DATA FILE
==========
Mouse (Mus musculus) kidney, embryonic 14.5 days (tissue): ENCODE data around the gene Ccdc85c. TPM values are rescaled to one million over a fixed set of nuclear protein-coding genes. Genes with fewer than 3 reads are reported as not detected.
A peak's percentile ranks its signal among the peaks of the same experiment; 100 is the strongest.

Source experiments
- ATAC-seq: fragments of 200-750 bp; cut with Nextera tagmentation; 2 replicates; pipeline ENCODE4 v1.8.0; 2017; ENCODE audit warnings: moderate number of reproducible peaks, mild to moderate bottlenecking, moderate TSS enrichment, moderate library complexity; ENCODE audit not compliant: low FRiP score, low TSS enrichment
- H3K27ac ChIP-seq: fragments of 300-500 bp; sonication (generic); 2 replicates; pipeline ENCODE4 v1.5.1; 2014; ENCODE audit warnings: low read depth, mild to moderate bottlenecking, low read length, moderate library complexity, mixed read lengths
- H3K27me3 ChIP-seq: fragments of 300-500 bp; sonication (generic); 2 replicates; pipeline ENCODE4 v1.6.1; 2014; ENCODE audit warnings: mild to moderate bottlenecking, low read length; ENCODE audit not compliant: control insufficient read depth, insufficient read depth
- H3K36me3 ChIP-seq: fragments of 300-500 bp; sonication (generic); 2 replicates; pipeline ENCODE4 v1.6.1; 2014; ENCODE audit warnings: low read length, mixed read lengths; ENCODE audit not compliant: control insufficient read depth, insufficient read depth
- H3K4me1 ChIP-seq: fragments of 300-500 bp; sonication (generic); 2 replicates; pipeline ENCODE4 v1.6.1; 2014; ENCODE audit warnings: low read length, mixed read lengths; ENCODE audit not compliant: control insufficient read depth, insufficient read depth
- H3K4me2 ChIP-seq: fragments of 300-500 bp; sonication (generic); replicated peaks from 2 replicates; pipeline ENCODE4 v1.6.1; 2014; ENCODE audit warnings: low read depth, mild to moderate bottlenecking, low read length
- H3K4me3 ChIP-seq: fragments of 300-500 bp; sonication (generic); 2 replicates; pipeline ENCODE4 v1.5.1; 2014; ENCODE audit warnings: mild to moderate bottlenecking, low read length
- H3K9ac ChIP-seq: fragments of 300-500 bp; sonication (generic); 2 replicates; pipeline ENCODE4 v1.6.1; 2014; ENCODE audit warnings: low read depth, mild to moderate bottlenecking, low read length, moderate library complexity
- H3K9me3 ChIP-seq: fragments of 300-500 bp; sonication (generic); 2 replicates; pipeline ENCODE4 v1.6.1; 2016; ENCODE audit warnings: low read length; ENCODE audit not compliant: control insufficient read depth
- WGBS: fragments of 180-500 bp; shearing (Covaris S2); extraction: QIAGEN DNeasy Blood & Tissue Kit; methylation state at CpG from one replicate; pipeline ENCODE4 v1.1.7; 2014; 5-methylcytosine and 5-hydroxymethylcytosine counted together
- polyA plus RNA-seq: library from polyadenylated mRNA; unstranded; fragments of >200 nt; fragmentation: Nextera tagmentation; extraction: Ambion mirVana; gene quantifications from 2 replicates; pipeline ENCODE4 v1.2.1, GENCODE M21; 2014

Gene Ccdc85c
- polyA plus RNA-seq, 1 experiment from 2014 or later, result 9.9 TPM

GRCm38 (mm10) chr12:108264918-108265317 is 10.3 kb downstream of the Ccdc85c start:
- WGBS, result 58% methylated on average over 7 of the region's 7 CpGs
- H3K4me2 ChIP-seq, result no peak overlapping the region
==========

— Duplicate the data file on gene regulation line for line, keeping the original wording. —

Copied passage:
Mouse (Mus musculus) kidney, embryonic 14.5 days (tissue): ENCODE data around the gene Ccdc85c. TPM values are rescaled to one million over a fixed set of nuclear protein-coding genes. Genes with fewer than 3 reads are reported as not detected.
A peak's percentile ranks its signal among the peaks of the same experiment; 100 is the strongest.

Source experiments
- ATAC-seq: fragments of 200-750 bp; cut with Nextera tagmentation; 2 replicates; pipeline ENCODE4 v1.8.0; 2017; ENCODE audit warnings: moderate number of reproducible peaks, mild to moderate bottlenecking, moderate TSS enrichment, moderate library complexity; ENCODE audit not compliant: low FRiP score, low TSS enrichment
- H3K27ac ChIP-seq: fragments of 300-500 bp; sonication (generic); 2 replicates; pipeline ENCODE4 v1.5.1; 2014; ENCODE audit warnings: low read depth, mild to moderate bottlenecking, low read length, moderate library complexity, mixed read lengths
- H3K27me3 ChIP-seq: fragments of 300-500 bp; sonication (generic); 2 replicates; pipeline ENCODE4 v1.6.1; 2014; ENCODE audit warnings: mild to moderate bottlenecking, low read length; ENCODE audit not compliant: control insufficient read depth, insufficient read depth
- H3K36me3 ChIP-seq: fragments of 300-500 bp; sonication (generic); 2 replicates; pipeline ENCODE4 v1.6.1; 2014; ENCODE audit warnings: low read length, mixed read lengths; ENCODE audit not compliant: control insufficient read depth, insufficient read depth
- H3K4me1 ChIP-seq: fragments of 300-500 bp; sonication (generic); 2 replicates; pipeline ENCODE4 v1.6.1; 2014; ENCODE audit warnings: low read length, mixed read lengths; ENCODE audit not compliant: control insufficient read depth, insufficient read depth
- H3K4me2 ChIP-seq: fragments of 300-500 bp; sonication (generic); replicated peaks from 2 replicates; pipeline ENCODE4 v1.6.1; 2014; ENCODE audit warnings: low read depth, mild to moderate bottlenecking, low read length
- H3K4me3 ChIP-seq: fragments of 300-500 bp; sonication (generic); 2 replicates; pipeline ENCODE4 v1.5.1; 2014; ENCODE audit warnings: mild to moderate bottlenecking, low read length
- H3K9ac ChIP-seq: fragments of 300-500 bp; sonication (generic); 2 replicates; pipeline ENCODE4 v1.6.1; 2014; ENCODE audit warnings: low read depth, mild to moderate bottlenecking, low read length, moderate library complexity
- H3K9me3 ChIP-seq: fragments of 300-500 bp; sonication (generic); 2 replicates; pipeline ENCODE4 v1.6.1; 2016; ENCODE audit warnings: low read length; ENCODE audit not compliant: control insufficient read depth
- WGBS: fragments of 180-500 bp; shearing (Covaris S2); extraction: QIAGEN DNeasy Blood & Tissue Kit; methylation state at CpG from one replicate; pipeline ENCODE4 v1.1.7; 2014; 5-methylcytosine and 5-hydroxymethylcytosine counted together
- polyA plus RNA-seq: library from polyadenylated mRNA; unstranded; fragments of >200 nt; fragmentation: Nextera tagmentation; extraction: Ambion mirVana; gene quantifications from 2 replicates; pipeline ENCODE4 v1.2.1, GENCODE M21; 2014

Gene Ccdc85c
- polyA plus RNA-seq, 1 experiment from 2014 or later, result 9.9 TPM

GRCm38 (mm10) chr12:108264918-108265317 is 10.3 kb downstream of the Ccdc85c start:
- WGBS, result 58% methylated on average over 7 of the region's 7 CpGs
- H3K4me2 ChIP-seq, result no peak overlapping the region